A Large, Unsettling Question


If you are a baseball fan, and you woke up feeling good about your team today, that team probably isn’t the New York Yankees.

Entering the twelve-game stretch that began when they were swept by the Boston Red Sox at Fenway on June 9-11, the Yankees were 34-24, ten games over .500 and  tied with the Sox for first place in the AL East. They had a game-and-a-half lead over Toronto, and a six game lead over the Tampa Bay Rays.

Today they are 38-31, seven games over .500, four games behind the first place Red Sox, hold a one game lead for second place over the Toronto Blue Jays, and are only two games ahead of the fourth place Tampa Bay Rays.

They have lost three out of the last four series, and would have lost all of them if it hadn’t been for Mets second baseman Luis Castillo dropping a pop flyball that would have closed out Game One of the Subway Series for his team had it landed in his glove. Two of those series losses have been against National League East teams with losing records, one of them the worst in baseball. They also come as the Red Sox and Tampa Bay are busy beating up on their NL counterparts.

Despite an elite roster bolstered in the offseason by the costly acquisitions of CC Sabathia, A.J. Burnett,  Mark Teixeira and currently dormant reliever Damaso Marte, they are doing just slightly better than the 40-35 record they held last season at this time, remain only one game closer to the Red Sox in the standings, and are exactly the same number of games behind them in the loss column.

As of right now, this makes the 2009 New York Yankees a tremendous, expensive disappointment.

If you are a Yankee fan this morning, and you watched our team lose the rubber game of last weekend’s set against the Florida Marlins on Sunday, you might recall hearing former Yankee, and current YES broadcaster, Paul O’Neill, comment that this was an extremely important series for the Florida franchise. As young team, he said, they needed to prove they could play against the Yankees.

But it was arguably a far more important game for the Yankees, who suffered yet another series loss to a team that had no business beating them, and have gone south in more ways than one heading into Atlanta for an interleague series with the Braves.

If you are a Yankee fan this morning, it leaves you wondering a few things.

After stalwart long reliever Alfredo Aceves had thrown almost three innings in scoreless relief of CC Sabathia, who left the game in the second inning with a sore left bicep, manager Joe Girardi pulled him from the game at the bottom of the fifth, replacing him with the unreliable Brett Tomko. At the time, the Yanks held a 3-1 lead.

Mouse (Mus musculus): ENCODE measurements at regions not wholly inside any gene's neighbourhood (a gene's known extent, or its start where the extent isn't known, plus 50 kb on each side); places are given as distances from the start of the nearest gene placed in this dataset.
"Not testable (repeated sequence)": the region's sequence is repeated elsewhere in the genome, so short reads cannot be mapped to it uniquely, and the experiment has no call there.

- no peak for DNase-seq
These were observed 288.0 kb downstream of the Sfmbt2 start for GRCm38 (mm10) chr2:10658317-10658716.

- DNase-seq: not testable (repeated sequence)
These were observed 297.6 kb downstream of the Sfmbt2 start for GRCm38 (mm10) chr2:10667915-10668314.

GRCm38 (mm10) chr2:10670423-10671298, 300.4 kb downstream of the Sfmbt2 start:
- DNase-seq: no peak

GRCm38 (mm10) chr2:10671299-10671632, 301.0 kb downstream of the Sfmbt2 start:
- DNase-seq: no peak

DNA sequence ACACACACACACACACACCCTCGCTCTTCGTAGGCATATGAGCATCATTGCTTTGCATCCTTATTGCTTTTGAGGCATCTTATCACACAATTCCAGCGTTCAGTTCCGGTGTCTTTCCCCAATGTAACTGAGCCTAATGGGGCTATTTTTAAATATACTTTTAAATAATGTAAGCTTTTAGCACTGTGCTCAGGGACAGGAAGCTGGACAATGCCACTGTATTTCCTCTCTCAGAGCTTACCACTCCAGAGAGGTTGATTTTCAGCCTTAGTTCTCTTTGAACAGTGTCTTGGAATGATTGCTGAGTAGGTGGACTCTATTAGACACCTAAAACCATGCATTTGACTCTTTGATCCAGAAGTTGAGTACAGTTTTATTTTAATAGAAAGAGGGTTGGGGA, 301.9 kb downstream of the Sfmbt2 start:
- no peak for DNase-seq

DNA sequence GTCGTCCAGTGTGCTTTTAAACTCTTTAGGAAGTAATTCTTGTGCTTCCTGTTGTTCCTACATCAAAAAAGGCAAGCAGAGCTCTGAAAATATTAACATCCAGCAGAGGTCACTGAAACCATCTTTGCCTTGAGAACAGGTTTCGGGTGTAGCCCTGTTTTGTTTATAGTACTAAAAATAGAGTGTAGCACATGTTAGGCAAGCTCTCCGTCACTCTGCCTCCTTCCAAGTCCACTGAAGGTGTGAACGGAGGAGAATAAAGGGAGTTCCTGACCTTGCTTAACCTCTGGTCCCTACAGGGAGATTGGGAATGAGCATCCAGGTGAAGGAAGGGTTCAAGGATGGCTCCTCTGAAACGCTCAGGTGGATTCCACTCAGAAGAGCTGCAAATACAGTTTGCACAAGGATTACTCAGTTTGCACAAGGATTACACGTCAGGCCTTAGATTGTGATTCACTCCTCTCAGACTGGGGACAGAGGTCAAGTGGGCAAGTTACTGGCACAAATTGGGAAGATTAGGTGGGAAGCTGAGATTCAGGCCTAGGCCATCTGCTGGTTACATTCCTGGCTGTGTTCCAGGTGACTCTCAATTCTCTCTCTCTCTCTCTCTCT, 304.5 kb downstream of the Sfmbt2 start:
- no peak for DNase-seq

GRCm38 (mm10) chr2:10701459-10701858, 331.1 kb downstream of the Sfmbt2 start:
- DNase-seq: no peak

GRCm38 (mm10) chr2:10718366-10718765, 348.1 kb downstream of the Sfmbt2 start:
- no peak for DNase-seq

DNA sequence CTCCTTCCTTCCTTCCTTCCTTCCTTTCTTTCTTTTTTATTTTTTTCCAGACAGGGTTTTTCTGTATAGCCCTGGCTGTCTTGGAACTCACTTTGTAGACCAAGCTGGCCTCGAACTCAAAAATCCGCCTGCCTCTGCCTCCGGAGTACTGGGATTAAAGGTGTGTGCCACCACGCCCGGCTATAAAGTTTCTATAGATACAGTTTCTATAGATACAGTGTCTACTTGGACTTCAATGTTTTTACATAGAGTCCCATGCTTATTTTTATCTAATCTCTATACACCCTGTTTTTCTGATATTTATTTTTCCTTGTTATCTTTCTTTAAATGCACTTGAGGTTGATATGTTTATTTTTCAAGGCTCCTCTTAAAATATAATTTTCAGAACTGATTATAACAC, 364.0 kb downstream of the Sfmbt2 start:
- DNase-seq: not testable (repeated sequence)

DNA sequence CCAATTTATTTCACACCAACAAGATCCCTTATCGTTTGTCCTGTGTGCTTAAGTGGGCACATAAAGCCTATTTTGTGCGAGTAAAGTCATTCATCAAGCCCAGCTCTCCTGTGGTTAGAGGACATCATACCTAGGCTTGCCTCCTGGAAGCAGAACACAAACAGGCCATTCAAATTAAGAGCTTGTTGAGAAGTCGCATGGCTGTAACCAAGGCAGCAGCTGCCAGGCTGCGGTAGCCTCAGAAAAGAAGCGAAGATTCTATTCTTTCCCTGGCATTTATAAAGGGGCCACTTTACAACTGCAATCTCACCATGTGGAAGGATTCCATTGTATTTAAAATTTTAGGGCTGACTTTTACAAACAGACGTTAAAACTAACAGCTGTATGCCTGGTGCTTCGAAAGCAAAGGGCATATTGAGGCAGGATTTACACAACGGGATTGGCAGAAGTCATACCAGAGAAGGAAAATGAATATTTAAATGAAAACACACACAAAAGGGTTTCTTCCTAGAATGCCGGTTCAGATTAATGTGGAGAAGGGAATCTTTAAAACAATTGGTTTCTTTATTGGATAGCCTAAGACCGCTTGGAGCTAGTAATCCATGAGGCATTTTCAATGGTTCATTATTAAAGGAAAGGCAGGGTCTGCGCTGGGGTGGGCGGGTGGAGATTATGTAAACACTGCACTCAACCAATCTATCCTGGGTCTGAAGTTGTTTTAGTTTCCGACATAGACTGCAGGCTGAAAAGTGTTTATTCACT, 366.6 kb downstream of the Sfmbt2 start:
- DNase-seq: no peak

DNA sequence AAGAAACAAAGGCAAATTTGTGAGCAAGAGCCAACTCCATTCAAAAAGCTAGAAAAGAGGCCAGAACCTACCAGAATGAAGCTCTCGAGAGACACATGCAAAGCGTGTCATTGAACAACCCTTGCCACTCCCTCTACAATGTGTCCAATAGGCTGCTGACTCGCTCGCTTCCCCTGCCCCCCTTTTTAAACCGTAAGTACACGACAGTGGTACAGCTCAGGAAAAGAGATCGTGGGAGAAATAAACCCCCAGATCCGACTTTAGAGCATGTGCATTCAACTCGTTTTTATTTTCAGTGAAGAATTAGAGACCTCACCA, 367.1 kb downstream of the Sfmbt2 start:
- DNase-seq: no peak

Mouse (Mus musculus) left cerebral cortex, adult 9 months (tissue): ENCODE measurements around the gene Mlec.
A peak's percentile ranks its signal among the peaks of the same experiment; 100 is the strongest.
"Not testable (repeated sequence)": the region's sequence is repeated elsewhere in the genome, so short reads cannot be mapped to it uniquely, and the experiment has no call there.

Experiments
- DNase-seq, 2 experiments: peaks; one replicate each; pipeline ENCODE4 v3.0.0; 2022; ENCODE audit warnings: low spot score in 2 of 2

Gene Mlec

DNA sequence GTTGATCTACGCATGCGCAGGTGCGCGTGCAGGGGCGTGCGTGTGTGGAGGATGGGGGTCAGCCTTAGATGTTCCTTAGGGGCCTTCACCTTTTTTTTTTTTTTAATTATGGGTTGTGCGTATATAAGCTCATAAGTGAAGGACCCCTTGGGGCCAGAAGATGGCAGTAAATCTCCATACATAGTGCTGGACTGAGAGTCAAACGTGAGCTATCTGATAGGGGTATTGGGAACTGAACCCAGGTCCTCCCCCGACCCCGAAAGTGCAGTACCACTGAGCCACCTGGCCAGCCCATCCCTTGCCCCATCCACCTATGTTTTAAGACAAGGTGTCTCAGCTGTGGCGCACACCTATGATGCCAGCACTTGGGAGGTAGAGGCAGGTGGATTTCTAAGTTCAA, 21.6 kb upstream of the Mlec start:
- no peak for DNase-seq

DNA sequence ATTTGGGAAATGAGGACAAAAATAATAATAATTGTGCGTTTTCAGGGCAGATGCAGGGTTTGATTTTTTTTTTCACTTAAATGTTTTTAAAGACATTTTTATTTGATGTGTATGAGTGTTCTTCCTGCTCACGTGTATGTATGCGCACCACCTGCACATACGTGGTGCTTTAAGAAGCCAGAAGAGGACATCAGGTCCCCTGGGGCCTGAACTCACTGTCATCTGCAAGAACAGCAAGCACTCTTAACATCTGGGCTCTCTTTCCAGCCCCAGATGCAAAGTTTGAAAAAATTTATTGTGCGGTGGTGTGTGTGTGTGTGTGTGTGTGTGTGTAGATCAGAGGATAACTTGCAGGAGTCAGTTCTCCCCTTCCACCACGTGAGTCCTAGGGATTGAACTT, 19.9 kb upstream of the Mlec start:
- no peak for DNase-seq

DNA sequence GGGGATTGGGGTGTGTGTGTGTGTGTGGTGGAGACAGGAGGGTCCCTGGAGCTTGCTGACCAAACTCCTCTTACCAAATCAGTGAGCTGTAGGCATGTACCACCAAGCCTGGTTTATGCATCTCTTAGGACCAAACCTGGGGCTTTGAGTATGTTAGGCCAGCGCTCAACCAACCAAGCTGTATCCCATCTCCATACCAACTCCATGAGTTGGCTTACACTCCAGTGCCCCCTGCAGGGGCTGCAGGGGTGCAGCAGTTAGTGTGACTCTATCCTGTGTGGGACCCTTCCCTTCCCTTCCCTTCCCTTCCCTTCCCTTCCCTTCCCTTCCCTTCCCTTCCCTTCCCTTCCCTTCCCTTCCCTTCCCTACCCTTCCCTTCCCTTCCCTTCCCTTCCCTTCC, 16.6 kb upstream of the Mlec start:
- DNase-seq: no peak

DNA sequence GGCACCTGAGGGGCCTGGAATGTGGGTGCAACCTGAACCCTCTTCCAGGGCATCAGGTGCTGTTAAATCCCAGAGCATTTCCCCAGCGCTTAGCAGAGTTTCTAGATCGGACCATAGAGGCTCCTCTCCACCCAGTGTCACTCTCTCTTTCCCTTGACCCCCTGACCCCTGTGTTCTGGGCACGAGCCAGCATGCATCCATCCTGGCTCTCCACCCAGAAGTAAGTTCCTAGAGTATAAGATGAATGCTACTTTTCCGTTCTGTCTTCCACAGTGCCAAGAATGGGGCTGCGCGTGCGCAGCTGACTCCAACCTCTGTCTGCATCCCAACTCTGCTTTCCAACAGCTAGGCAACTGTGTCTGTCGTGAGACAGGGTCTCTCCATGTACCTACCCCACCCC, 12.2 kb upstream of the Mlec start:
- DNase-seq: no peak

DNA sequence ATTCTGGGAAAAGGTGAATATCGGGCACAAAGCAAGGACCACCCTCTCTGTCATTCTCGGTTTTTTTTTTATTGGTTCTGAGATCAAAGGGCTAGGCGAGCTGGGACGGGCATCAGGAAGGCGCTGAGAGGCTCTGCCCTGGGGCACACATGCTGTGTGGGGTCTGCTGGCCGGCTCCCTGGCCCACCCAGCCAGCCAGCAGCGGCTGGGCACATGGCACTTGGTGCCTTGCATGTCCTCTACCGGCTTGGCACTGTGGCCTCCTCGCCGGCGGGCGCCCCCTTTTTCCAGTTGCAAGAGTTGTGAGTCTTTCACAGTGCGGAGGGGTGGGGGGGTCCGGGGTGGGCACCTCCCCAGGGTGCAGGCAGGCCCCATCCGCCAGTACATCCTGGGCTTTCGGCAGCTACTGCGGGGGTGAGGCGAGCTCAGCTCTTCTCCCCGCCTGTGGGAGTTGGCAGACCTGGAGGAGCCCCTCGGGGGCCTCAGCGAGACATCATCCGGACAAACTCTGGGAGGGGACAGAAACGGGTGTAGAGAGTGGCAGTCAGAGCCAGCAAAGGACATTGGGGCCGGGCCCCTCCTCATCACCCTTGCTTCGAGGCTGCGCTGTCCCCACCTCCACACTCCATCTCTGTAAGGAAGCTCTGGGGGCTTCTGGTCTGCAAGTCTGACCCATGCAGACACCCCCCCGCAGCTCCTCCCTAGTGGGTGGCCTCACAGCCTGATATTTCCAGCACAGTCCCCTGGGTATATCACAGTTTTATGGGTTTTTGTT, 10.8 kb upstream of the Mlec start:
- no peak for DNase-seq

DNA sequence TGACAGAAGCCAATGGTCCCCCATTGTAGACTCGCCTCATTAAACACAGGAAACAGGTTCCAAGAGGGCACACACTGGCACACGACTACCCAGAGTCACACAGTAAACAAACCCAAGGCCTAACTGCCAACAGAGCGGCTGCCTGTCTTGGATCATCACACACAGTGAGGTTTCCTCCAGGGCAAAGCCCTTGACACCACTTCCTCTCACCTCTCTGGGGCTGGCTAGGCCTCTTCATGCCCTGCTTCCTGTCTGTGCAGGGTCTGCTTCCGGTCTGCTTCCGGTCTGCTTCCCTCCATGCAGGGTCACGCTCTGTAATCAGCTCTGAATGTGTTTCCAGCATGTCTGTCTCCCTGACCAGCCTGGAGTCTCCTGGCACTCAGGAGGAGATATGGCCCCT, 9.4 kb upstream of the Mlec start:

Aceves currently boasts a sparkling 2.32 ERA and had thrown 43 pitches before leaving the mound. His final, hitless inning of work was his most economical; he’d needed only 9 pitches to get through it. Prior to Sunday’s game, he had last seen action on June 18th in a scoreless nine-pitch outing against the Washington Nationals. The day before, June 17th,  he had pitched a scoreless 2/3 of an inning against the Nats, dispatching them with only five pitches.

Tomko’s ERA for the season stands at 7.20. With the Yanks leading the Nationals 5-1 in the series opener, he threw a scoreless ninth inning to preserve the victory, while Mariano Rivera tossed in the bullpen, ready to close out the game if he ran into trouble. His previous appearance–on June 12 against the Mets–didn’t go as smoothly, as he surrendered 4 runs on three hits and two walks in a horrific 2/3 of an inning. Before that, he’d given up a run  to the Red Sox on two hits and a couple of walks on June 9th, when he threw a total of 47 pitches in 2 1/3 innings of relief.

The Marlins scored 3 runs against him in 2 innings to tie the game. Two of their hits were homeruns.  Tomko would leave it to fellow relievers Phil Coke and David Robertson to give up the lead, with the assistance of a throwing error from Melky Cabrera.

But let’s get back to Aceves a moment. A converted starter, he threw a season-high 70 pitches against the Red Sox on May 4, 50 pitches against Baltimore on May 21, and has since had several outings when he threw over 30 pitches.

On Sunday, with the Yanks needing a series victory before an off day on which Aceves would be guaranteed rest, his manager’s decision to pull him is at the very least problematic. It appears that instead of considering how fluidly Aceves was throwing the ball, Girardi opted to be cautious with his pitch count. The result was a Yankee loss.

Recently, a reader of this column asked my assessment of Joe Girardi’s performance as the Yankees’ manager. I told him that I thought it would take a full 2009 season before I could fairly evaluate it.

I still believe that. But if Girardi has shown one serious and noticeably recurring managerial flaw, it is a seeming tendency to have his eyes in his notebook when keeping his head in the flow of the game would better serve the team’s cause. It is a negative that has proven costly on more than a single occasion.

The bad little things I detailed in a previous entry–errors, base running gaffes, and walks to opposing batters–have continued to hurt the Yanks since they lost their winning ways in Boston.  Their bats have been sluggish,  their pitching  spotty, and their overall play lackluster at best.

How much of this falls on Joe Girardi is still an open question, and will remain so for a while.

But on a grey Monday day in 2009 in which the Yankee record and position in the standings is uncomfortably similar to where they were last year–Girardi’s first season as manager, and the first in 13 years that did not see the team make the playoffs–there is no doubt that question has begun to take a very large, unsettling shape.


  1. foxpj25

    Sir, as usual, you are right-on with your comments. I am soo